Several Peruvian public officials have been taken hostage by members of the Amazonian Wampis tribe, after a ruptured oil pipeline resulted in the spillage of around 3,000 barrels of oil into rivers in the vicinity of the Wampis village of Mayuriaga. An emergency government decree immediately after the spill on February 3 laid out plans to provide essential aid to affected communities, yet inexplicably excluded Mayuriaga from the list, prompting locals to seize the hostages in order to demand assistance from the authorities.
Having formed its own autonomous territorial government in November last year, the Wampis tribe – which has roughly 11,000 members spread across 1.4 million hectares (3.5 million acres) of the Peruvian Amazon – has accused state-owned energy company Petroperú of neglecting its responsibility to conduct routine maintenance work on its 40-year-old Northern Peruvian pipeline. Similarly, following the recent rupture to the line, Peru’s environmental regulatory body, OEFA, concluded that the incident “makes evident that Petroperú is not adopting the necessary measures to prevent spills that have environmental impacts.”
Continuing its report, OEFA states that 20 similar failures have occurred over the past five years, adding that such incidents carry “a high risk of adverse impact… to the lives and health of those people who live in areas adjacent to these spills.”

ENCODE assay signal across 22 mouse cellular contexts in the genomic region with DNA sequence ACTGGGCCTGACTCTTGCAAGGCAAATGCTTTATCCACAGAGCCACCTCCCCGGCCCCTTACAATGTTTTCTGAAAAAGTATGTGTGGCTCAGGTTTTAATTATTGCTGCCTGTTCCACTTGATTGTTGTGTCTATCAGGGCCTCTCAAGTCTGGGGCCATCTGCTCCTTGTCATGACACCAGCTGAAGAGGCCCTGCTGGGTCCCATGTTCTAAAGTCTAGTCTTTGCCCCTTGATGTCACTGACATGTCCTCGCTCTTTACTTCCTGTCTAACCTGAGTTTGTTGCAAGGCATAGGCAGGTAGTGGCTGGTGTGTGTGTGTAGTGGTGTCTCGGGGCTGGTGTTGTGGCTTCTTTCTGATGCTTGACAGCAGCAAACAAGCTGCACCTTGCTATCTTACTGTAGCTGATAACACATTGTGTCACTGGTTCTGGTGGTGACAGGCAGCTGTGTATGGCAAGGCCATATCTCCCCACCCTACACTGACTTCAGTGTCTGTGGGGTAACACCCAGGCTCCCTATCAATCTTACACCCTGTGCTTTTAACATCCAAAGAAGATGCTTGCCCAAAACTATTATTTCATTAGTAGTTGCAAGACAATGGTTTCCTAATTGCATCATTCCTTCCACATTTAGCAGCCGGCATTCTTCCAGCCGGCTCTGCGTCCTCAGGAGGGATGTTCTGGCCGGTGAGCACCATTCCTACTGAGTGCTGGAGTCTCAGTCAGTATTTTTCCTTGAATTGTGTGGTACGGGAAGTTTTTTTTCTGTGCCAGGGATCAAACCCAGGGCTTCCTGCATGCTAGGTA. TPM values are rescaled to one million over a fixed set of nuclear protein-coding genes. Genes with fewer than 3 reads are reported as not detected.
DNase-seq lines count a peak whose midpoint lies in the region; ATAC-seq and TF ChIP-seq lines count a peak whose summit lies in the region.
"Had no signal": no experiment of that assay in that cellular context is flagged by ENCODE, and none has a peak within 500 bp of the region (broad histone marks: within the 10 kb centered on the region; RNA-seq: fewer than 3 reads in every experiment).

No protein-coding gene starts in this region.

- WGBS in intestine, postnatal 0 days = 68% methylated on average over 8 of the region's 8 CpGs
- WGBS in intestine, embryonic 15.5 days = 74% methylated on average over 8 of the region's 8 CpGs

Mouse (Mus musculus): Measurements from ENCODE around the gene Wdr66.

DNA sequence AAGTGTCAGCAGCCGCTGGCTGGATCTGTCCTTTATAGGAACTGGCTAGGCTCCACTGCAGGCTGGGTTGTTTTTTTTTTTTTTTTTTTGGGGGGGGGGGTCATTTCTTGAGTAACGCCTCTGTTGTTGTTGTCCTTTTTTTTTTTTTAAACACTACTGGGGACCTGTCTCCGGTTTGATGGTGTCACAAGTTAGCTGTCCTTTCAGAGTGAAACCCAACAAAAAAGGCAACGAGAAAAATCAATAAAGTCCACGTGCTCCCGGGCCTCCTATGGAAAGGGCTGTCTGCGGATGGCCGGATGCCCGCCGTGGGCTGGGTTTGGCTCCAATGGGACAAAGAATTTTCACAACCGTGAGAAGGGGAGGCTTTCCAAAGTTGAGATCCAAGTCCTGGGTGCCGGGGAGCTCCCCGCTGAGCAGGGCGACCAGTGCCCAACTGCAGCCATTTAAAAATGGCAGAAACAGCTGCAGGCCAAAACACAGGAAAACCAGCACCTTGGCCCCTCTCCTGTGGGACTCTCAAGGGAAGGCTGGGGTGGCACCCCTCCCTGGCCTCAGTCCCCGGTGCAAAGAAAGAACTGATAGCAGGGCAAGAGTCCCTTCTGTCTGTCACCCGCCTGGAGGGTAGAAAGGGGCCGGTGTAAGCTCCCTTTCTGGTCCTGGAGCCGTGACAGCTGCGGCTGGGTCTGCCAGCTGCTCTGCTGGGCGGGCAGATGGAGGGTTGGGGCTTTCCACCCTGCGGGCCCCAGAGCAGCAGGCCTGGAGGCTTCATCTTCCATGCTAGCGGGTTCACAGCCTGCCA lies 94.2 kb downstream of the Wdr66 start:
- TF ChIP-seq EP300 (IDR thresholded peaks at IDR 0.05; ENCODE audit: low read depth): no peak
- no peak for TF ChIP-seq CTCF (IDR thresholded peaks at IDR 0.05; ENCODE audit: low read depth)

The latest such spill is reported to have contaminated both the Cashacaño and Morona rivers. In response, Wampis representative Wrays Perez Ramirez has called on the government to provide support to the residents of Mayuriaga in the form of food and water, while also imposing sanctions against Petroperú. To ensure the protection of locals, the Wampis have demanded that the pumping of oil along the pipeline be immediately suspended.
However, having been omitted from the list of communities due to receive government aid, Mayuriaga residents seized a grounded military helicopter, capturing three Petroperú employees along with four OEFA officials and a government minister.
In response, deputy culture minister Patricia Balbuena has insisted that the omission of Mayuriaga from the decree was a “mistake that should be corrected as soon as possible.”